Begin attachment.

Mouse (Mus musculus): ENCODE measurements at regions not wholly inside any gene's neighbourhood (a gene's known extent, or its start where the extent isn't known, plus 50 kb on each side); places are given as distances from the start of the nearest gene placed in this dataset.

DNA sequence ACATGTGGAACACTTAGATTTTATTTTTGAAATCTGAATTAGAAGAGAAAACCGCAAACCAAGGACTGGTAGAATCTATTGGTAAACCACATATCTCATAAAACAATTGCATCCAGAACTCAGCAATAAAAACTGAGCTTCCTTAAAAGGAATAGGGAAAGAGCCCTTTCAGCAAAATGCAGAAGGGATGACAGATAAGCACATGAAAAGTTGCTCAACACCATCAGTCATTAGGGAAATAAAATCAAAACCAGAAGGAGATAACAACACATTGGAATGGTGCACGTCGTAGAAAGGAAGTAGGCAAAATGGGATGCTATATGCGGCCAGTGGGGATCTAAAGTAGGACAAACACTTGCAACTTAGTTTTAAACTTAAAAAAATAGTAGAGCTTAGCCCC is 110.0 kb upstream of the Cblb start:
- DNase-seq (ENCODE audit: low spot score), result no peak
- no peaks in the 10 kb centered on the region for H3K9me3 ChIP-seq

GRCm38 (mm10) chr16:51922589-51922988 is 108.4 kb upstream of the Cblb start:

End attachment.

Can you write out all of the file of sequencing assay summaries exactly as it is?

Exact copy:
Mouse (Mus musculus): ENCODE measurements at regions not wholly inside any gene's neighbourhood (a gene's known extent, or its start where the extent isn't known, plus 50 kb on each side); places are given as distances from the start of the nearest gene placed in this dataset.

DNA sequence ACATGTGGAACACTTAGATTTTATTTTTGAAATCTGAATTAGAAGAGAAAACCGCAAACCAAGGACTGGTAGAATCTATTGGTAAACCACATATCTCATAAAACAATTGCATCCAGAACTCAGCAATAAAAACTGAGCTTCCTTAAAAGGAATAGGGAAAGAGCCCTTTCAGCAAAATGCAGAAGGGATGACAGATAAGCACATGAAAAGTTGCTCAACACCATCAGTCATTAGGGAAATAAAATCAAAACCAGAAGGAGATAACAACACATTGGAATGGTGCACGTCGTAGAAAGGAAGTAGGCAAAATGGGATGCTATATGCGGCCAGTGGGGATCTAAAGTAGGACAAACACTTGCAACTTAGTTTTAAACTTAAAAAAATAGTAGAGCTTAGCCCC is 110.0 kb upstream of the Cblb start:
- DNase-seq (ENCODE audit: low spot score), result no peak
- no peaks in the 10 kb centered on the region for H3K9me3 ChIP-seq

GRCm38 (mm10) chr16:51922589-51922988 is 108.4 kb upstream of the Cblb start: